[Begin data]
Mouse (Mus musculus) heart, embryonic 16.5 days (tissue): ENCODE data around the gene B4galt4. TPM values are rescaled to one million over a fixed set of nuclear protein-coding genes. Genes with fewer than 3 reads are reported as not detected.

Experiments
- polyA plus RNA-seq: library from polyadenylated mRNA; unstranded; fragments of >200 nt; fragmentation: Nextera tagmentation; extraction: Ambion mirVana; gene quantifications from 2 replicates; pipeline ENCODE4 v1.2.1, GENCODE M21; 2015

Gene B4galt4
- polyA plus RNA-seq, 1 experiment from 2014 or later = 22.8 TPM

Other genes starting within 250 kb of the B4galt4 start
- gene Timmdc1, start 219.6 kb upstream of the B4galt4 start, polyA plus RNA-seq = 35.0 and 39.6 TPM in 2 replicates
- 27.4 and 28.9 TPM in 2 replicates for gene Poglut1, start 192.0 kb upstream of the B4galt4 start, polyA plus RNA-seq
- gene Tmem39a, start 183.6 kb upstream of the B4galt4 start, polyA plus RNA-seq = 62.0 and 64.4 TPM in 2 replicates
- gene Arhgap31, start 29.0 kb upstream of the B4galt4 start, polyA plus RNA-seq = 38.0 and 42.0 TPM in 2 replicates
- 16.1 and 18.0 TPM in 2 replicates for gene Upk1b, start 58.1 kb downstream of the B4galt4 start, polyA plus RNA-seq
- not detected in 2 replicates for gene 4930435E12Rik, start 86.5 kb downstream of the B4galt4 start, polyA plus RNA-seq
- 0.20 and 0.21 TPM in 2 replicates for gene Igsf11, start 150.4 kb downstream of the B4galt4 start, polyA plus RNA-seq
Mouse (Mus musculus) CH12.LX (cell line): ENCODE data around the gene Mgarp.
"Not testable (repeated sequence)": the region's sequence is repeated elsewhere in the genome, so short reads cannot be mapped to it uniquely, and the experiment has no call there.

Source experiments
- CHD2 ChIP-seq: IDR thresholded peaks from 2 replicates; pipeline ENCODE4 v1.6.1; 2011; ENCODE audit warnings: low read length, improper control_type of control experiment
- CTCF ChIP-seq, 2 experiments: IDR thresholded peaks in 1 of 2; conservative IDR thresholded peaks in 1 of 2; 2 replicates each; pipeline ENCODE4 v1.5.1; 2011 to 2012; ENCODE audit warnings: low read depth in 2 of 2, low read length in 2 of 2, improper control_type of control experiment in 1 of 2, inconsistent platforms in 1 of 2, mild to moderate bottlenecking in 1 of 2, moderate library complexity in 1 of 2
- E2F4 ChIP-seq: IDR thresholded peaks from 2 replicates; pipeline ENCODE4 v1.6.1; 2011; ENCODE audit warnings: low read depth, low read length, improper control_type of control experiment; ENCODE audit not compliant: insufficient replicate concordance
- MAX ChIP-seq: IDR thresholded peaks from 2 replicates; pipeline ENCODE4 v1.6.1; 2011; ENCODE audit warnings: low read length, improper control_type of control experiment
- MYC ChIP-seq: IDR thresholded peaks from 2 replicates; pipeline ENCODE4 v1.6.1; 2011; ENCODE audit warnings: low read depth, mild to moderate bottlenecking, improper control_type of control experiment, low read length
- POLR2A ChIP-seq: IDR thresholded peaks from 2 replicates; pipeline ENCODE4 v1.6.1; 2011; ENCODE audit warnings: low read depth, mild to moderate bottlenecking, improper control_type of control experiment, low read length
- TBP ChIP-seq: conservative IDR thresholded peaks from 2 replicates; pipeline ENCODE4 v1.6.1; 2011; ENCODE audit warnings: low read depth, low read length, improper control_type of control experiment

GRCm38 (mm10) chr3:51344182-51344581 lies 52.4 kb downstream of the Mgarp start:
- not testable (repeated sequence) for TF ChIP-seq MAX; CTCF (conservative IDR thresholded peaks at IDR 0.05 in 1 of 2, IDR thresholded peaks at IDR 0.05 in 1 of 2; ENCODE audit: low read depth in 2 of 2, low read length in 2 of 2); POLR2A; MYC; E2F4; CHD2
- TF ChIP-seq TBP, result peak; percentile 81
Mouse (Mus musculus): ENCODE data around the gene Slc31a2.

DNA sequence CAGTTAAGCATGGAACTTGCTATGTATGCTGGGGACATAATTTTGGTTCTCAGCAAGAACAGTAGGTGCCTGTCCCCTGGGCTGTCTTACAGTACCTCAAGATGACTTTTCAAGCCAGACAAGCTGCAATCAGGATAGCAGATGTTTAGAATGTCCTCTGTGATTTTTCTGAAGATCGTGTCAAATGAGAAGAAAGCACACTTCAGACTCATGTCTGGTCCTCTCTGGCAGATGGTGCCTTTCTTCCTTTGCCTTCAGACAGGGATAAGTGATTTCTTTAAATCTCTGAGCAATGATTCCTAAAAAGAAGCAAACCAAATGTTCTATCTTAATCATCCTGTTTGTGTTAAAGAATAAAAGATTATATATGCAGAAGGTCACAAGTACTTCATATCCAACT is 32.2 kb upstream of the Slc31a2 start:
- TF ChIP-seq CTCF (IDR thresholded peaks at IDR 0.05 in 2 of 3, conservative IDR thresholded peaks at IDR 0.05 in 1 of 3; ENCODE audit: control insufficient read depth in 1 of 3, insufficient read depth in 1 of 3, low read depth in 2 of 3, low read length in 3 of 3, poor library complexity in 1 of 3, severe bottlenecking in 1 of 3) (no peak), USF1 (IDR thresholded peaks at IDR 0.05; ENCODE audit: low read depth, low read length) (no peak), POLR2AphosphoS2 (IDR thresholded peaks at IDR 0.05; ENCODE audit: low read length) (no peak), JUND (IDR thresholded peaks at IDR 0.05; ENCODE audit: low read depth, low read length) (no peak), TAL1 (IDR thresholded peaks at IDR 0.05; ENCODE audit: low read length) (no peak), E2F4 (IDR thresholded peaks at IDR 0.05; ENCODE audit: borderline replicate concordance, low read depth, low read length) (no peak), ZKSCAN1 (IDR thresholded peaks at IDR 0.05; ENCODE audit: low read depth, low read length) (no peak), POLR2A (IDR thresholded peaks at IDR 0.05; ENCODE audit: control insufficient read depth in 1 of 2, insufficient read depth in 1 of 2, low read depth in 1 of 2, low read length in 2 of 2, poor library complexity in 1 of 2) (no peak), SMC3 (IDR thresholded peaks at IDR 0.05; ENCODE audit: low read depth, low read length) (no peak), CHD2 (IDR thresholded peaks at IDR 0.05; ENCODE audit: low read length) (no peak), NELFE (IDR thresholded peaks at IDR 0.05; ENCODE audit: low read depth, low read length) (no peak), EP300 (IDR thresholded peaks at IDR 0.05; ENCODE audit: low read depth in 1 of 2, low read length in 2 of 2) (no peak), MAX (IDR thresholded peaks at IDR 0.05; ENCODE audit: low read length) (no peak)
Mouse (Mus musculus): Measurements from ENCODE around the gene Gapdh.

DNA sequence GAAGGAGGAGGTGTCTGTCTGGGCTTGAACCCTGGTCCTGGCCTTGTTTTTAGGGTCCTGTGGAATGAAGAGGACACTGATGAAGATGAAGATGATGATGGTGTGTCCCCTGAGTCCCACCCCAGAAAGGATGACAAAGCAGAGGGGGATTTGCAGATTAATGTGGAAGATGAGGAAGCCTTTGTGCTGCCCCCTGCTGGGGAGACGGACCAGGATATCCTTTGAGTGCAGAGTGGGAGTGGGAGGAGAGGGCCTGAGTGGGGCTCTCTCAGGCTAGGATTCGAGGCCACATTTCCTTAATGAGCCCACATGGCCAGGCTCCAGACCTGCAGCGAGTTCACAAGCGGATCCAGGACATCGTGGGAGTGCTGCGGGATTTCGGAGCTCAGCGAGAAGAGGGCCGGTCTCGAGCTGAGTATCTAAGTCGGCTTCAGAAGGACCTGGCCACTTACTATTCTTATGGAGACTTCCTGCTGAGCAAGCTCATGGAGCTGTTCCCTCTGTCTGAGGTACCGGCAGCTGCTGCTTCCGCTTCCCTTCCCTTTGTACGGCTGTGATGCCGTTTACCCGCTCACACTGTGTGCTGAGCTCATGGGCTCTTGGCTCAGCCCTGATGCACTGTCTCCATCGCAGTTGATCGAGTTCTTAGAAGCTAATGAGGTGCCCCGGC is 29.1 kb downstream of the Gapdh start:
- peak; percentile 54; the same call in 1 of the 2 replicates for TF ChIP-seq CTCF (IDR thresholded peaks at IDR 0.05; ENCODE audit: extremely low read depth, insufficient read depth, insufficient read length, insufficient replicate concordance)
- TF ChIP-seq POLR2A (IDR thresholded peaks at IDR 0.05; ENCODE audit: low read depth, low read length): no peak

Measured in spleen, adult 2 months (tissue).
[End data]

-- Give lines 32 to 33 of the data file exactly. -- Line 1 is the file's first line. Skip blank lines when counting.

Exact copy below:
- peak; percentile 54; the same call in 1 of the 2 replicates for TF ChIP-seq CTCF (IDR thresholded peaks at IDR 0.05; ENCODE audit: extremely low read depth, insufficient read depth, insufficient read length, insufficient replicate concordance)
- TF ChIP-seq POLR2A (IDR thresholded peaks at IDR 0.05; ENCODE audit: low read depth, low read length): no peak